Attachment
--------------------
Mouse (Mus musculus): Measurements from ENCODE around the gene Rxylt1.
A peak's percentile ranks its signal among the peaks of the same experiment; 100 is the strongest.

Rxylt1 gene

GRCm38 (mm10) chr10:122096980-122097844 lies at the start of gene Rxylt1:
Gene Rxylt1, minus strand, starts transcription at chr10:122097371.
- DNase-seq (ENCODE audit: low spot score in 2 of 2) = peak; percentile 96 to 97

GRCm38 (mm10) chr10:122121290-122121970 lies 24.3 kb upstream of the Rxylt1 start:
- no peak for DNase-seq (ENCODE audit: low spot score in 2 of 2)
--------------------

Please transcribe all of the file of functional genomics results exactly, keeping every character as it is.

Mouse (Mus musculus): Measurements from ENCODE around the gene Rxylt1.
A peak's percentile ranks its signal among the peaks of the same experiment; 100 is the strongest.

Rxylt1 gene

GRCm38 (mm10) chr10:122096980-122097844 lies at the start of gene Rxylt1:
Gene Rxylt1, minus strand, starts transcription at chr10:122097371.
- DNase-seq (ENCODE audit: low spot score in 2 of 2) = peak; percentile 96 to 97

GRCm38 (mm10) chr10:122121290-122121970 lies 24.3 kb upstream of the Rxylt1 start:
- no peak for DNase-seq (ENCODE audit: low spot score in 2 of 2)